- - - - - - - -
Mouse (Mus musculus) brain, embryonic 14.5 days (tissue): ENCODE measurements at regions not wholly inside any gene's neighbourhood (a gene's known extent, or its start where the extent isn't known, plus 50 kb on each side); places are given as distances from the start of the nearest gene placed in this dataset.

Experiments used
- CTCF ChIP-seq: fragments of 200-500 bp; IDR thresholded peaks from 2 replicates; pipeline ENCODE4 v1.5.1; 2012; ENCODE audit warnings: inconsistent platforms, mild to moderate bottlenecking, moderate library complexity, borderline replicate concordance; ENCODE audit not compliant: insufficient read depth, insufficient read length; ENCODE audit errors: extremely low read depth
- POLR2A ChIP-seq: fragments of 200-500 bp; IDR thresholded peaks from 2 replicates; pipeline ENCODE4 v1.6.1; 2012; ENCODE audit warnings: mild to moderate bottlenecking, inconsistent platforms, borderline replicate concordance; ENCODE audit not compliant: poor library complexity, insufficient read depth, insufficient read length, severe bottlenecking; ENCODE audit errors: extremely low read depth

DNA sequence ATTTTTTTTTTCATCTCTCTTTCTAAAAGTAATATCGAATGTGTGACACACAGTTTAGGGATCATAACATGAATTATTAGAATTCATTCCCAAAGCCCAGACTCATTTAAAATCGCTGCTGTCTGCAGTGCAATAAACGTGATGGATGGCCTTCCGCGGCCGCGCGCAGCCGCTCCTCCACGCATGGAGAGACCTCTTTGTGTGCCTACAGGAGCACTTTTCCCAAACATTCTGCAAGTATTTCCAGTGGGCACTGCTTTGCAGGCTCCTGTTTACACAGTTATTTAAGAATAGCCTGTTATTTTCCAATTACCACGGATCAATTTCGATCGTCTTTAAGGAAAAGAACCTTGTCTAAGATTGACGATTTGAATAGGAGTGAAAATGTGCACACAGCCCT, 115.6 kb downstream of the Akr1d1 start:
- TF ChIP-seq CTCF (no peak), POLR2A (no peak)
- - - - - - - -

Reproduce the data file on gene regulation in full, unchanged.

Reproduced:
Mouse (Mus musculus) brain, embryonic 14.5 days (tissue): ENCODE measurements at regions not wholly inside any gene's neighbourhood (a gene's known extent, or its start where the extent isn't known, plus 50 kb on each side); places are given as distances from the start of the nearest gene placed in this dataset.

Experiments used
- CTCF ChIP-seq: fragments of 200-500 bp; IDR thresholded peaks from 2 replicates; pipeline ENCODE4 v1.5.1; 2012; ENCODE audit warnings: inconsistent platforms, mild to moderate bottlenecking, moderate library complexity, borderline replicate concordance; ENCODE audit not compliant: insufficient read depth, insufficient read length; ENCODE audit errors: extremely low read depth
- POLR2A ChIP-seq: fragments of 200-500 bp; IDR thresholded peaks from 2 replicates; pipeline ENCODE4 v1.6.1; 2012; ENCODE audit warnings: mild to moderate bottlenecking, inconsistent platforms, borderline replicate concordance; ENCODE audit not compliant: poor library complexity, insufficient read depth, insufficient read length, severe bottlenecking; ENCODE audit errors: extremely low read depth

DNA sequence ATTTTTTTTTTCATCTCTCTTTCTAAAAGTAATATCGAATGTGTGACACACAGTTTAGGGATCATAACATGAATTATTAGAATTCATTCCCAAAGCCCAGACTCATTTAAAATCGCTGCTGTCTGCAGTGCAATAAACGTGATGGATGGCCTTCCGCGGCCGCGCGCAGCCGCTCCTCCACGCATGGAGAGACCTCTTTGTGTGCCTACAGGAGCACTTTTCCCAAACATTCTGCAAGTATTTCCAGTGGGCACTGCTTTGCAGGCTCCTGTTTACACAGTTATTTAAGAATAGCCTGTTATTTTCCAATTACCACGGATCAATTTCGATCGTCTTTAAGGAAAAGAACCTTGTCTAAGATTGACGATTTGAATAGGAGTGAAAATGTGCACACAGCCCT, 115.6 kb downstream of the Akr1d1 start:
- TF ChIP-seq CTCF (no peak), POLR2A (no peak)